Six questions to ask before you DIY

Market research is an ongoing activity for most organizations. Website analytics, transaction surveys, and salespeople talking with customers provide information that helps teams understand their markets. Much of the effort needed to stay current with market trends and customer needs can be executed using staff, marketing partners or secondary sources.

There are times, however, when it can be difficult or even somewhat risky to do it yourself.

Following are six key questions to ask when deciding if you will benefit from outside help.

Are you too close to the research topic to conduct it?

Brand studies are often outsourced because an independent investigation ensures unbiased, valid results. Companies and their marketing agencies may have favorites or blind spots about brand identity and communications.

We conducted a name test followed by a campaign test for an agency working with a water flosser manufacturer. Interestingly, the name favored by the agency and client did not test as well as one added to the mix as an afterthought, and the study results provided a new, previously unconsidered, strategy for the brand.

Are the results going to guide a critical business decision?

If the research results inform critical business decisions, it might benefit from special research expertise or an outside perspective.

A client that sold decking material had experienced several years of declining sales. They thought the decline was due to changing consumer preferences. We recommended a comprehensive study with consumers, contractors and product sales staff at distributors and home centers. We learned there was still strong consumer interest in their product. Still, a weak marketing support program for distributors, retailers and contractors had resulted in competitive products being more visible and recommended more often.

Will the participants feel free to share their honest opinions?

Customers of your competitors, people in visible or sensitive positions (e.g., government or CEOs), and your employees are examples of groups that may not be honest if they know you see their responses.

When a health care system in another state wanted to know how people felt about buying the naming rights for an events venue, they asked us to conduct focus groups. The results showed consumers, in general, had no concerns, some patients had minor questions, but many staff found it objectionable. The staff concerns may not have been voiced in an internal check of opinions.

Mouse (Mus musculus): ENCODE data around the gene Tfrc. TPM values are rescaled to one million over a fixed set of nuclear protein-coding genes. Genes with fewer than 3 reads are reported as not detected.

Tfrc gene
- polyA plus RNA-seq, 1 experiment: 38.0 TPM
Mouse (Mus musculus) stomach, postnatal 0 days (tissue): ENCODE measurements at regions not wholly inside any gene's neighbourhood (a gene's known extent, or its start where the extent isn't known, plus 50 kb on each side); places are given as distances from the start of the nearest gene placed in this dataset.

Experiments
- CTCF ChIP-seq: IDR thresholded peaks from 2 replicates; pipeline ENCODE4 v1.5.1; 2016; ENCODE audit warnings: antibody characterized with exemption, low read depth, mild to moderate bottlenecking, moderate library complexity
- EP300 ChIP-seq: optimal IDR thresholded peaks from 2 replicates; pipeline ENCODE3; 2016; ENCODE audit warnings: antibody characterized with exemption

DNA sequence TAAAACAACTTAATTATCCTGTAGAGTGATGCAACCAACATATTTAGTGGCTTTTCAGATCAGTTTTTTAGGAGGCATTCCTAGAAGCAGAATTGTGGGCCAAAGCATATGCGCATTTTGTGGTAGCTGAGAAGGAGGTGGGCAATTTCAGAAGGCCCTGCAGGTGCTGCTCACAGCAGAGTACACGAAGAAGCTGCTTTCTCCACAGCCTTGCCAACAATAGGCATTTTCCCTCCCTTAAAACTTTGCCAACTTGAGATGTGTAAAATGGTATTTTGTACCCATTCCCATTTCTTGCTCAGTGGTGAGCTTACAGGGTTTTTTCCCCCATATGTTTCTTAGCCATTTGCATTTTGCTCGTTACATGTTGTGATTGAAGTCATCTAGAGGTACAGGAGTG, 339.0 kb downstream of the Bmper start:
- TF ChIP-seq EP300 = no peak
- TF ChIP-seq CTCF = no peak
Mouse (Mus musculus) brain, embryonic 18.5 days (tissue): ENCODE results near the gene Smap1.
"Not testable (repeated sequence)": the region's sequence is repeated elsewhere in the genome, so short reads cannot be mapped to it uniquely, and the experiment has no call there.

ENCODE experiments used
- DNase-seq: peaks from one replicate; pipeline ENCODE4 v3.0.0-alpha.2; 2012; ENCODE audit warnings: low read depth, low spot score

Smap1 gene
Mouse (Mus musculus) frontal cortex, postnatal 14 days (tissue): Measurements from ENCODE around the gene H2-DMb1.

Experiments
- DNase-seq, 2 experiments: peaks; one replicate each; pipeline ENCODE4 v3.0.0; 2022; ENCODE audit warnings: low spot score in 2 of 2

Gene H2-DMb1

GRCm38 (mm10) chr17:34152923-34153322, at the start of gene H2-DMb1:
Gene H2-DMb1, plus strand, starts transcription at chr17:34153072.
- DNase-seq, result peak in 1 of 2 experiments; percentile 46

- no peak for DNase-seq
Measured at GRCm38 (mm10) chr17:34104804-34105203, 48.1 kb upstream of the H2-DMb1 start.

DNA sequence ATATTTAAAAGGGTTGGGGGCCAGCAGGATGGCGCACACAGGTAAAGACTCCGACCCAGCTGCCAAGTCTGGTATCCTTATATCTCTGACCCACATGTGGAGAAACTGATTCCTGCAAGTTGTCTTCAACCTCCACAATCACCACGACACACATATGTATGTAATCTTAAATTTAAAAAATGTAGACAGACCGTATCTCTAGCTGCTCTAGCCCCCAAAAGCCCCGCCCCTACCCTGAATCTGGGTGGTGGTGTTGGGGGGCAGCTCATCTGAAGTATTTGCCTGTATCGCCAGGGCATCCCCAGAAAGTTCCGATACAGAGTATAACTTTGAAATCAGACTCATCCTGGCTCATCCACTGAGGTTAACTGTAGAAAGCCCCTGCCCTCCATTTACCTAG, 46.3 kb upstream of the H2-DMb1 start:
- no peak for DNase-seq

Is this a brand new product or market?

Ideas for new products or new markets typically emerge from staff, but when it comes to vetting the ideas, it can be helpful to have outside help — especially if there are substantial startup costs.

We worked with an equipment manufacturer considering reconfiguring an existing product to get a foothold in a new market. The engineers were very enthusiastic, but management wasn’t sure. We conducted research that revealed a crowded market with one dominant player, no brand visibility and high price sensitivity. They decided not to move forward.

Are you able to gather the competitor information needed for an accurate analysis?

It is crucial to gather insights from customers and those buying from competitors for many research goals. However, engaging that group or getting authentic feedback can be difficult if you do the research yourself.

Are the people you need to hear from hard to find or engage?

People are busy and bombarded with messages. As a result, it has become quite challenging to get the right people’s attention for your research in some cases.

One of the hardest recruits we’ve had involved flight dispatchers. Working in high-stress and odd-hour jobs, the last thing they will do is respond to an email invitation for research. We found that personally recruiting a few participants and then expand recruiting from there was effective. If you have a challenging research audience, leveraging a professional’s full toolkit of strategies can help you achieve your goals.

If you are wondering whether to conduct a research project with internal or external resources or both, answering these key questions first will help you make a confident decision on the best path forward.  

Linda Kuster is director of research strategy at Vernon Research Group, based in Cedar Rapids. Contact her at (319) 364-7278, ext. 7104 or